Our weather is changing.
Are you ready?


Microclimates Explained: Formation and Forecasting

While a lot of focus rests on global climates these days, local weather reports require microclimate consideration to improve accuracy for every person living in a specific geographic region. Both natural and engineered conditions affect both the formation and weather forecasting ability in these microclimates. When you understand what causes them, you can adopt hyper- local methods to more accurately plan your outdoor activities and prepare for severe weather.
Read More

How Home Weather Stations Could Improve Wildfire Prediction

If firefighters could predict how a wildfire was going to spread, they would be better able to contain it. But despite great strides in the computer modeling used to forecast wildfires, they’re difficult to predict because of unexpected wind shifts or spontaneous acceleration. They remain a catastrophic force that takes lives and decimates communities.
Read More

Preparing for Hurricane Season

Hurricane season is upon us, with four named storms already.  According to NOAA, the Atlantic hurricane season started on June 1st and will end on November 30th, with the Eastern Pacific hurricane season beginning May 15th. The strength of a hurricane’s winds determines its intensity, and hurricanes can have different intensities and levels of damage. The Saffir-Simpson Hurricane Wind Scale categorizes hurricane severity on a scale from 1 (weakest) to Category 5 (most intense). Regardless of whether an impending hurricane is Cat 1 or Cat 5, if you live in affected areas, you will need to prepare for hurricane season in order to weather the storm.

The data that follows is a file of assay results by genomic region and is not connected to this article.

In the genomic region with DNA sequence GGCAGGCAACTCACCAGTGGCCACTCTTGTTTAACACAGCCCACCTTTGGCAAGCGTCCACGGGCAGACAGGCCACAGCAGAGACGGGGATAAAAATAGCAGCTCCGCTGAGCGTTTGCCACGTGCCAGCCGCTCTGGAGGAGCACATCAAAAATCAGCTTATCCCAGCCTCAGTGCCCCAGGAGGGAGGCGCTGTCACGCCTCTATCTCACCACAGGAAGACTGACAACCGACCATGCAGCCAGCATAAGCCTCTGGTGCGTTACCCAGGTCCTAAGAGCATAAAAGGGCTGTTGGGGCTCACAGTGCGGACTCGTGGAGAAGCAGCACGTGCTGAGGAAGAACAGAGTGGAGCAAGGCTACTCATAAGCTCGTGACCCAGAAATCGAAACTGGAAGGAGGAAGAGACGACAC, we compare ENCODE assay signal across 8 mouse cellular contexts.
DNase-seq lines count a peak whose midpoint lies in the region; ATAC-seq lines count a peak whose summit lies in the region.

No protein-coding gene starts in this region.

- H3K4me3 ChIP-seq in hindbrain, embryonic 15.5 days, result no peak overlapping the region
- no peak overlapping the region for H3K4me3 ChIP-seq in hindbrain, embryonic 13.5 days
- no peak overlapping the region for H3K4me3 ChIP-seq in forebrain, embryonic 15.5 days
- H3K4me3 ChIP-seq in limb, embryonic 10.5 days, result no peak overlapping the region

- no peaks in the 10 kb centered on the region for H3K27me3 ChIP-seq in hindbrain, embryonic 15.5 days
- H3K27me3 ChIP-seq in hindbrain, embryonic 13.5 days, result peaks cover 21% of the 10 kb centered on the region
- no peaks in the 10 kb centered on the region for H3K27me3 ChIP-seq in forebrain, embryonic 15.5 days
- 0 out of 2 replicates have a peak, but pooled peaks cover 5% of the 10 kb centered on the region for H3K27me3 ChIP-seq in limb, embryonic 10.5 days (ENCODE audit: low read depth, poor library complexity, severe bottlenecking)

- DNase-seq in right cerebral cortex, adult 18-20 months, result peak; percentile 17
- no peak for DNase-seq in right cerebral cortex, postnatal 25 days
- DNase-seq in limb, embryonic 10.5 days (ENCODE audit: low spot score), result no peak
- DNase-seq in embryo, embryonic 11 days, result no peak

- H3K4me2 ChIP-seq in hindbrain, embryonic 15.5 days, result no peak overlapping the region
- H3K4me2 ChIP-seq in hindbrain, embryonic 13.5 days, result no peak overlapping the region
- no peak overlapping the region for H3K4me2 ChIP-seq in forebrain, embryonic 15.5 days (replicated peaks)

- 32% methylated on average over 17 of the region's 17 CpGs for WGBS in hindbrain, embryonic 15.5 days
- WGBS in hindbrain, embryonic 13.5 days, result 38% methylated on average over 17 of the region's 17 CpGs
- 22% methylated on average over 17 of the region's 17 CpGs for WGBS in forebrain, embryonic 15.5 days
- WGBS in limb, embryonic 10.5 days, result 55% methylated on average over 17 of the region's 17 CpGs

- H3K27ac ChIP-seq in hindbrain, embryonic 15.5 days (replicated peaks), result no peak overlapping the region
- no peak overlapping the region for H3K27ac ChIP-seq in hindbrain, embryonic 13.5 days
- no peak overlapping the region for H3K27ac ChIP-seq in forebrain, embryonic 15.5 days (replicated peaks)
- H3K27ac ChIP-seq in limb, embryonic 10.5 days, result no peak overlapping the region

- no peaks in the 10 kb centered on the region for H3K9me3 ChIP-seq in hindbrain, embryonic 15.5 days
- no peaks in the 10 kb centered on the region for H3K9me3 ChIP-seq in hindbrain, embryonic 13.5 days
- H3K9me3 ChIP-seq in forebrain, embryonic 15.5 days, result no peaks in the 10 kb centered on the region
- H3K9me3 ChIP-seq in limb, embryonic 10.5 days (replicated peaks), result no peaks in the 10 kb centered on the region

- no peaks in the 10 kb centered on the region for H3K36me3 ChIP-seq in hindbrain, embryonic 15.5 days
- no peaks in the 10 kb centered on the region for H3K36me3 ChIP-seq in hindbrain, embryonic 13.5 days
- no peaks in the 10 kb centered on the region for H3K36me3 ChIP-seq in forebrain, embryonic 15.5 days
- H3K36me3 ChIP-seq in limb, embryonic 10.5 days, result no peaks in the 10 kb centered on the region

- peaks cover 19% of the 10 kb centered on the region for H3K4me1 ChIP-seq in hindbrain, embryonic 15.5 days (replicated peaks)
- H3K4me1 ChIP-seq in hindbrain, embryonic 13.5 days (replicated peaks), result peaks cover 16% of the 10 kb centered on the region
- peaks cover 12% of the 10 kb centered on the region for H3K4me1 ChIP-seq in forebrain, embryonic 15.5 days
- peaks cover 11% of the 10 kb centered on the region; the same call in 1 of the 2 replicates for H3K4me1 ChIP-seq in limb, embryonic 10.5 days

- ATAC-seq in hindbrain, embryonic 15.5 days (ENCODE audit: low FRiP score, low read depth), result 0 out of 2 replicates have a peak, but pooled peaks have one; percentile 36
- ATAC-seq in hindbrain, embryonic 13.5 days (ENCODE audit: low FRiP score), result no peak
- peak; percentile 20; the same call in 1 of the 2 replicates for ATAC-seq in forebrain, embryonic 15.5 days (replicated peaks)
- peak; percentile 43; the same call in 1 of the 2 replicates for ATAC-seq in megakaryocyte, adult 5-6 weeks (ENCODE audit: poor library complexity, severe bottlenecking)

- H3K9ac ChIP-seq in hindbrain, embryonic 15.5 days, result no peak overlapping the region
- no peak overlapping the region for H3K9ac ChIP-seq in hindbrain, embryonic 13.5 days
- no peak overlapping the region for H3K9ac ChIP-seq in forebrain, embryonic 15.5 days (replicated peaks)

Read More

How Hurricanes Get Their Names

Igor, Otto, Dolly, and Fifi are just a few memorable hurricane names. While they may seem arbitrary, the World Meteorological Organization is responsible for carefully selecting names for all major storms around the world. The WMO keeps six lists of 21 male and female names that are rotated and recycled every six years.  There are separate lists in place for storms forming in the North Atlantic Ocean, Pacific Ocean, and Indian Ocean.  Because the names are recycled, it’s possible to have two storms with the same name in just one decade. When a storm causes signifigant damage or loss of life, the WMO may deem it inappropriate to be used again, in which case it is retired, as was the case with names Harvey and Katrina. The selected names are intentionally concise, with only a very small number with more than two or three syllables. No Q, U, X, Y or Z names are used to label storms anymore, though in 1958 the names Udele, Virgy, Xrae, Yurith, and Zorna somehow made the the cut. According to NOAA, “Experience shows that the use of short, distinctive names in written as well as spoken communications is quicker and less subject to error than the older, more cumbersome latitude-longitude identification methods".
Read More